Easy breakfast ideas to fuel your workday!
–by Erika D White, Fitness Motivator & Creator of Fitzone
PUBLICATION DATE: JUNE 2017
Whoever coined the phrase “breakfast of champions” obviously has never ridden with me on the way to work; balancing a bowl of cereal while trying to drive with one knee is not easy, nor recommended! Throw in dropping off a kid or two, who also require a morning feeding, and the aggravation of morning quickly minimizes the need for breakfast to be little more than a relaxing glass of wine…whoops, we’re talking about morning, aren’t we? Rewind! …and the aggravation of morning quickly minimizes the need for breakfast to be little more than a relaxing glass of coffee. It was with daily daytime drama that the reality quickly settled in that this “breakfast of champions” fantasy wasn’t quite working out for me. Lying in bed one night, I came up with one of my best ideas ever. I would first, be retiring as the Indie one-knee driving champion; and second, I would be switching to a better alternative for my breakfast routine.
I knew my new and improved breakfast needed to follow the simple rule of the SNAP-E! (Yes, I agree that the “E” is a little vain, but hey, aren’t we all?) Breakfast was now about satiety, nutrition, affordability, portability and being relatively easy. Satiety, because it should be a mortal sin to eat and still be hungry; nutritious, because it is about eating the right foods to fuel the body; affordable, because wine and cute shoes are NOT to be negotiated; portable, because breakfast should be pocket-sized or served on skewers; and easy, because we all need that one thing we can achieve without great effort.
The real reason for breakfast is to fuel the body for whatever activity comes along the way. The right amount of protein, carbs, and fat, aka macronutrients from whole foods, don’t just get you outside the breakfast box, they smash the box. Make breakfast the best part of your day with some of my favorite fuel combinations. Skip the sugary cereals, buttery breads, and processed meats that feed your face and not your body. Don’t forget to cut your portions into mouth-sized pieces along with toothpicks for skewers and divided plates or bowls for portability. And of course, keep your knee off the wheel, your mom will thank you.
Suggested for the morning when work is away from the desk or on the move
41g Carbs; 11g Fat; 34g Protein
1 medium apple
1 slice whole wheat toast
1 tablespoon almond butter
3 ounces chicken breast
Suggested for the morning when you need to get in control of your hunger
31g Carbs; 15g Fat; 36g Protein
2 extra-large, hard-boiled egg whites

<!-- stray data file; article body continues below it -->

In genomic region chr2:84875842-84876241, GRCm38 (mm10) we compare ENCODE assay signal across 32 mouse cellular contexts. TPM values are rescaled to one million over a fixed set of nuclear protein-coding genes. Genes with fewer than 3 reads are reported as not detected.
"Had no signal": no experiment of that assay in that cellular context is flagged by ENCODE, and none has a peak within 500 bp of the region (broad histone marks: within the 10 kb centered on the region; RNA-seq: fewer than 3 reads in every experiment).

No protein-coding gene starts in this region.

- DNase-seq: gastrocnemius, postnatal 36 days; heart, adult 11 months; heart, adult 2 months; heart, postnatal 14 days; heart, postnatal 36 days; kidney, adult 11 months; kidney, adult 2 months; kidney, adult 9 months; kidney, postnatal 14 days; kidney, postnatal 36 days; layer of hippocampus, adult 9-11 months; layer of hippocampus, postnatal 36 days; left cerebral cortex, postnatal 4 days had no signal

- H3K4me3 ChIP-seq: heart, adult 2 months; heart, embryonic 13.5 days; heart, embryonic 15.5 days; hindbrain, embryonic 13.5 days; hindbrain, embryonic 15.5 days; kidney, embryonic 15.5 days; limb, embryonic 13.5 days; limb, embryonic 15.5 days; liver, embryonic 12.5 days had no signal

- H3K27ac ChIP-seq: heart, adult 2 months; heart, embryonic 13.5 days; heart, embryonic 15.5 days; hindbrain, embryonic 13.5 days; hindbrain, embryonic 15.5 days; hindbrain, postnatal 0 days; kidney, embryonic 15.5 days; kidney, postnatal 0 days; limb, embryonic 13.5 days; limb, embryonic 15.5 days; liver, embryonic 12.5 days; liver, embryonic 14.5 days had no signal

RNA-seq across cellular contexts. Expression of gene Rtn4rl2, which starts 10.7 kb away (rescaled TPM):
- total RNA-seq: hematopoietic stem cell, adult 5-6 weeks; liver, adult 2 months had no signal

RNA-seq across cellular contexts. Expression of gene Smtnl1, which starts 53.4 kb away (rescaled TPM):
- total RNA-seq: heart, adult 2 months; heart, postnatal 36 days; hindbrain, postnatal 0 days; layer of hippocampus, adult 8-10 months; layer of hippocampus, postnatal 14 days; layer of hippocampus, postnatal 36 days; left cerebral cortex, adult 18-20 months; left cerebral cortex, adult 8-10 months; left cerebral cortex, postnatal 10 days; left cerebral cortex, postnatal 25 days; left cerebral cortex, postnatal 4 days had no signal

1-70 gram pouch of tuna, any type
(not to exceed 110 calories a serving)
2-3 avocado slices or 1 oz.
3 oz. each, cantaloupe and watermelon
12 raw almonds
Suggested for a long morning of meetings and/or conferences
34g Carbs; 10g Fat; 27g Protein
1 medium banana
1/8 cup chopped walnuts
1 cup of plain Greek yogurt*
*your best choice is Fage or equivalent;
if the taste is too bitter, add a teaspoon
of cinnamon and a teaspoon of sweetener
Suggested for the morning where lasting until lunch is not an option
34g Carbs; 16g Fat; 33g Protein
½ cup strawberries
1 cup 0% plain Greek yogurt
½ multigrain light muffin
1 tablespoon chia seeds
1 tablespoon almond butter
If you have a nut allergy or want a few more choices, foods like salmon, avocado, olive oil, chia seeds, flax seeds, sunflower seeds, olives, hummus, and tahini are great examples of healthy fat substitutions.
For vegetarians and vegans, or anyone looking for more plant-based protein suggestions, foods like tofu, black beans, tempeh, edamame, spinach, and green peas are my favorite choices for their protein content and tastiness.
Fage, or any equivalent brand Greek yogurt, is what I recommend. Focus on the protein and sugar content when comparing to an equivalent. Fage slays the competition with its protein content. One cup, or individual container, ranges from 18-24 grams of protein.
Not a fan of Greek yogurt? I get it. Not everyone likes the creamy, thick texture. Choose a plain yogurt that is low in calories (120 or less), fat (4g or less), and sugar (less than 20g).
Erika D. White is a certified fitness professional who believes in building strong, healthy, ageless men and women.
Connect with Erika at ErikaWhite.net
or every Tuesday at noon on 13abc’s Ask the Expert